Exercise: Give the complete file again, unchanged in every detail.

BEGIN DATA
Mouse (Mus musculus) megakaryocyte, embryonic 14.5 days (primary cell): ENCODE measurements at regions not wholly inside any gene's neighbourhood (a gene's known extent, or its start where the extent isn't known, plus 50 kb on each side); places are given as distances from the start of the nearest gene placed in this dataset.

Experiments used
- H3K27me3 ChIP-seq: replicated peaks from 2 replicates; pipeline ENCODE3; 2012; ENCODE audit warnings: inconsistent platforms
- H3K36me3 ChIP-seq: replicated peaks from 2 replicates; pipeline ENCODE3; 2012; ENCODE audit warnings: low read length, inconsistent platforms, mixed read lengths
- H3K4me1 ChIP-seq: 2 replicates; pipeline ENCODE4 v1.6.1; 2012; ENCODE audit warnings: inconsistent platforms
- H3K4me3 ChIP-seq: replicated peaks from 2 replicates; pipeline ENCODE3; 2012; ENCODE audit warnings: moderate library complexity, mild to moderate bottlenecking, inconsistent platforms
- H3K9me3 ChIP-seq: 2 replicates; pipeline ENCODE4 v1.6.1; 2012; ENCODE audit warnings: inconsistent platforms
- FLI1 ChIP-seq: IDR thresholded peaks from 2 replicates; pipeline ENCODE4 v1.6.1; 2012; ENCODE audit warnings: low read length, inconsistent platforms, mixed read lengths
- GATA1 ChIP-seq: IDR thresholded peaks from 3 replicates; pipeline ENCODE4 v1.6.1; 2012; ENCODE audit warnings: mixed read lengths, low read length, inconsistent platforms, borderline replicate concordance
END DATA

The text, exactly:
Mouse (Mus musculus) megakaryocyte, embryonic 14.5 days (primary cell): ENCODE measurements at regions not wholly inside any gene's neighbourhood (a gene's known extent, or its start where the extent isn't known, plus 50 kb on each side); places are given as distances from the start of the nearest gene placed in this dataset.

Experiments used
- H3K27me3 ChIP-seq: replicated peaks from 2 replicates; pipeline ENCODE3; 2012; ENCODE audit warnings: inconsistent platforms
- H3K36me3 ChIP-seq: replicated peaks from 2 replicates; pipeline ENCODE3; 2012; ENCODE audit warnings: low read length, inconsistent platforms, mixed read lengths
- H3K4me1 ChIP-seq: 2 replicates; pipeline ENCODE4 v1.6.1; 2012; ENCODE audit warnings: inconsistent platforms
- H3K4me3 ChIP-seq: replicated peaks from 2 replicates; pipeline ENCODE3; 2012; ENCODE audit warnings: moderate library complexity, mild to moderate bottlenecking, inconsistent platforms
- H3K9me3 ChIP-seq: 2 replicates; pipeline ENCODE4 v1.6.1; 2012; ENCODE audit warnings: inconsistent platforms
- FLI1 ChIP-seq: IDR thresholded peaks from 2 replicates; pipeline ENCODE4 v1.6.1; 2012; ENCODE audit warnings: low read length, inconsistent platforms, mixed read lengths
- GATA1 ChIP-seq: IDR thresholded peaks from 3 replicates; pipeline ENCODE4 v1.6.1; 2012; ENCODE audit warnings: mixed read lengths, low read length, inconsistent platforms, borderline replicate concordance